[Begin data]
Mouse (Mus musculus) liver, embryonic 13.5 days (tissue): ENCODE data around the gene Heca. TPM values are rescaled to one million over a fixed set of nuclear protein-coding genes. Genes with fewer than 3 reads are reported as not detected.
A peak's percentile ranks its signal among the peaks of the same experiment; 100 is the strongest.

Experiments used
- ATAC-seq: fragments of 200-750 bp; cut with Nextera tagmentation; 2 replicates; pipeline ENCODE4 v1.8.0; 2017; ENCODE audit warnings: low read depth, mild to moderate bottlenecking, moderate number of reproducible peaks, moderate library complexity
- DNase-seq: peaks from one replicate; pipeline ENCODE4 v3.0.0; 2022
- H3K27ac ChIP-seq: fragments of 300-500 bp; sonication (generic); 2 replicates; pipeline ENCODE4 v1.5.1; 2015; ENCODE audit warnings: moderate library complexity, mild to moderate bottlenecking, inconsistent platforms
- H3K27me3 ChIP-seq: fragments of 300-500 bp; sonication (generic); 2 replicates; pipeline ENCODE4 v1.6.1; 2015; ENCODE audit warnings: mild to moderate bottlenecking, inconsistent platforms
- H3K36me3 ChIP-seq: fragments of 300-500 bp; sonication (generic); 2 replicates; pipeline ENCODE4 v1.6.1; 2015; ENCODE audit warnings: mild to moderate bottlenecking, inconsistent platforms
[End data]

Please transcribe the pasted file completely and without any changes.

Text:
Mouse (Mus musculus) liver, embryonic 13.5 days (tissue): ENCODE data around the gene Heca. TPM values are rescaled to one million over a fixed set of nuclear protein-coding genes. Genes with fewer than 3 reads are reported as not detected.
A peak's percentile ranks its signal among the peaks of the same experiment; 100 is the strongest.

Experiments used
- ATAC-seq: fragments of 200-750 bp; cut with Nextera tagmentation; 2 replicates; pipeline ENCODE4 v1.8.0; 2017; ENCODE audit warnings: low read depth, mild to moderate bottlenecking, moderate number of reproducible peaks, moderate library complexity
- DNase-seq: peaks from one replicate; pipeline ENCODE4 v3.0.0; 2022
- H3K27ac ChIP-seq: fragments of 300-500 bp; sonication (generic); 2 replicates; pipeline ENCODE4 v1.5.1; 2015; ENCODE audit warnings: moderate library complexity, mild to moderate bottlenecking, inconsistent platforms
- H3K27me3 ChIP-seq: fragments of 300-500 bp; sonication (generic); 2 replicates; pipeline ENCODE4 v1.6.1; 2015; ENCODE audit warnings: mild to moderate bottlenecking, inconsistent platforms
- H3K36me3 ChIP-seq: fragments of 300-500 bp; sonication (generic); 2 replicates; pipeline ENCODE4 v1.6.1; 2015; ENCODE audit warnings: mild to moderate bottlenecking, inconsistent platforms